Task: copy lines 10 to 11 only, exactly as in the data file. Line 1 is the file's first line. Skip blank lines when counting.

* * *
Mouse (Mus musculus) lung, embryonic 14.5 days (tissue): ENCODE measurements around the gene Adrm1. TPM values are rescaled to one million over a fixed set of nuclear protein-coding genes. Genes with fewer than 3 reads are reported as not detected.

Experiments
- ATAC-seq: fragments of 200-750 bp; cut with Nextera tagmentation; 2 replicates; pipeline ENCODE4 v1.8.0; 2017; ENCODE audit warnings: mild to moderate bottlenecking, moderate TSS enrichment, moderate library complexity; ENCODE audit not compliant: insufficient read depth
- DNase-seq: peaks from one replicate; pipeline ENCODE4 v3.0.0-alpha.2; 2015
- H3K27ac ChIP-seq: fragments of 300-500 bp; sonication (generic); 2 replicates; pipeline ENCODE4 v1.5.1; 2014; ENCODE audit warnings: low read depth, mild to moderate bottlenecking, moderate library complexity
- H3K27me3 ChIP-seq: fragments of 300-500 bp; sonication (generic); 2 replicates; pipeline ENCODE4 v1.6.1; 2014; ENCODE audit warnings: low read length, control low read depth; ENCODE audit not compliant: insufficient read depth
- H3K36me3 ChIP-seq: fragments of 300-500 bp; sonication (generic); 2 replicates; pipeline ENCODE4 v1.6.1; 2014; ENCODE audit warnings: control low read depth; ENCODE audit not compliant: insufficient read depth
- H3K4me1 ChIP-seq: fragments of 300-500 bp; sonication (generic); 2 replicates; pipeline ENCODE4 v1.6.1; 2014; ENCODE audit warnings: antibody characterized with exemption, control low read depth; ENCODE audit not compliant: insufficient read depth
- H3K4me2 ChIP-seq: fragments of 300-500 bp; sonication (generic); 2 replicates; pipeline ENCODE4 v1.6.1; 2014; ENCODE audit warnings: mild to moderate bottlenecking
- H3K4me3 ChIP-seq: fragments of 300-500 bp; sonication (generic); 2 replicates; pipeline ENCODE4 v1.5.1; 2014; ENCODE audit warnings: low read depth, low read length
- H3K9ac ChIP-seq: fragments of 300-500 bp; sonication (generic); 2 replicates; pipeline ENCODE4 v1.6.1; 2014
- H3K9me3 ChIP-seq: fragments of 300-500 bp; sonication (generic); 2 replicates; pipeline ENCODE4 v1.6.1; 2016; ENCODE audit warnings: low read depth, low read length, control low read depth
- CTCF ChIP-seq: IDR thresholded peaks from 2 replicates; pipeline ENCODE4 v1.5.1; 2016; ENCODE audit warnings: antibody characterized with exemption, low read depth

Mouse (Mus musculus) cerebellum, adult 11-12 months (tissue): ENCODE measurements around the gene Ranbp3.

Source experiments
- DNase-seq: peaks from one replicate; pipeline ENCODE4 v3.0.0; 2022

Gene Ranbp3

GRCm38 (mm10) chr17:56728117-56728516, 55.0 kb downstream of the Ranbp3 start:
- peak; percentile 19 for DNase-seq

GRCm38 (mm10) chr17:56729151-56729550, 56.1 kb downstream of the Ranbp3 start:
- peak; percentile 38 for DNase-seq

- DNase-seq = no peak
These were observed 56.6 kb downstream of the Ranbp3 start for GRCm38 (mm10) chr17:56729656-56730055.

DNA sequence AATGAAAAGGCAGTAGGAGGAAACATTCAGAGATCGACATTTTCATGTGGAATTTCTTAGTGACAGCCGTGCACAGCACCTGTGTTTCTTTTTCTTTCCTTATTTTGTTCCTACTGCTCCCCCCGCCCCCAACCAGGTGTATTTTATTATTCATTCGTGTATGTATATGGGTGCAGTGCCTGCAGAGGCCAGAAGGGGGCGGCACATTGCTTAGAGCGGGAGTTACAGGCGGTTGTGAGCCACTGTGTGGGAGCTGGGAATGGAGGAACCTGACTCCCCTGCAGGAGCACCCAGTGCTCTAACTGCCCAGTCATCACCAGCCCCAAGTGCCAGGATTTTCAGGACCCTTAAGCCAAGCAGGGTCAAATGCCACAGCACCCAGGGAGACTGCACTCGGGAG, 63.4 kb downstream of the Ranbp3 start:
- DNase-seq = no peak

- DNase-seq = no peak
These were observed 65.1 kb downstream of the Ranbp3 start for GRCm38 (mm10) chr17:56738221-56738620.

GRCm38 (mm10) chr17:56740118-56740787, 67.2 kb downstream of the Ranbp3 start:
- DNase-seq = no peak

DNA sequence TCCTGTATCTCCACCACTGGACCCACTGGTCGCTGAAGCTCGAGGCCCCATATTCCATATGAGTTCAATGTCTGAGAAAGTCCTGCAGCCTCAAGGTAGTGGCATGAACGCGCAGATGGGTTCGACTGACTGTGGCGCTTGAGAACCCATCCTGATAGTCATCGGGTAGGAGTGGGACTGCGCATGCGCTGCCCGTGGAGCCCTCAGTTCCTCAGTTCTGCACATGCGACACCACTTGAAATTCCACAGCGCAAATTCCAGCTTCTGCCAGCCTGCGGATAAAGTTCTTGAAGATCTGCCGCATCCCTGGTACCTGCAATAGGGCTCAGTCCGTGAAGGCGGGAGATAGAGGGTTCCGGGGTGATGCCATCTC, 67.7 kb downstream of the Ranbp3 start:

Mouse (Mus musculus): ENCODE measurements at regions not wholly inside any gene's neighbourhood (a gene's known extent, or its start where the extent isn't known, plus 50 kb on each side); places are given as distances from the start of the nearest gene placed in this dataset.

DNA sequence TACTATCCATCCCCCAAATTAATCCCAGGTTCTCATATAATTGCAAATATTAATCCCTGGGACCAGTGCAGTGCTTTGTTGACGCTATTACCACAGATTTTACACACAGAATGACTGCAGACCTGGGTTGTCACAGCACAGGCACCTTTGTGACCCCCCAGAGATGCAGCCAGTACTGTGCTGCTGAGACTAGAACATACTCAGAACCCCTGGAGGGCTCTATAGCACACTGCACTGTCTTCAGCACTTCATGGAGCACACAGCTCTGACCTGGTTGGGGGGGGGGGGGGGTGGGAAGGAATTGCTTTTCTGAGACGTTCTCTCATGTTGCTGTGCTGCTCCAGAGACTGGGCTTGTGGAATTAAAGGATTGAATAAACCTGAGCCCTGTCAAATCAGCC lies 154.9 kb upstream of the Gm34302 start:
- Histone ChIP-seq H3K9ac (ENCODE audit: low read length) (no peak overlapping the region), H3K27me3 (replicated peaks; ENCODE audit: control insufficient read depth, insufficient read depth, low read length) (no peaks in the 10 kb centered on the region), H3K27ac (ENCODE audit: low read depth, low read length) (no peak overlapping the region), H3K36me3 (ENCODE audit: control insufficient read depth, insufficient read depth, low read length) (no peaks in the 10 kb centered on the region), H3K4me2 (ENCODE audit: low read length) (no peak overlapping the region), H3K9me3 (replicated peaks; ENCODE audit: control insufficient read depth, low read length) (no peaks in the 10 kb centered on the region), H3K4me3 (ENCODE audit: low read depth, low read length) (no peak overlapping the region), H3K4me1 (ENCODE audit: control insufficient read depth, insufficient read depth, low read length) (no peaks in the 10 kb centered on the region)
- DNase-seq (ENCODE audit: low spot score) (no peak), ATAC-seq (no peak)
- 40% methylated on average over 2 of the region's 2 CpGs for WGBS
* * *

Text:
- H3K4me3 ChIP-seq: fragments of 300-500 bp; sonication (generic); 2 replicates; pipeline ENCODE4 v1.5.1; 2014; ENCODE audit warnings: low read depth, low read length
- H3K9ac ChIP-seq: fragments of 300-500 bp; sonication (generic); 2 replicates; pipeline ENCODE4 v1.6.1; 2014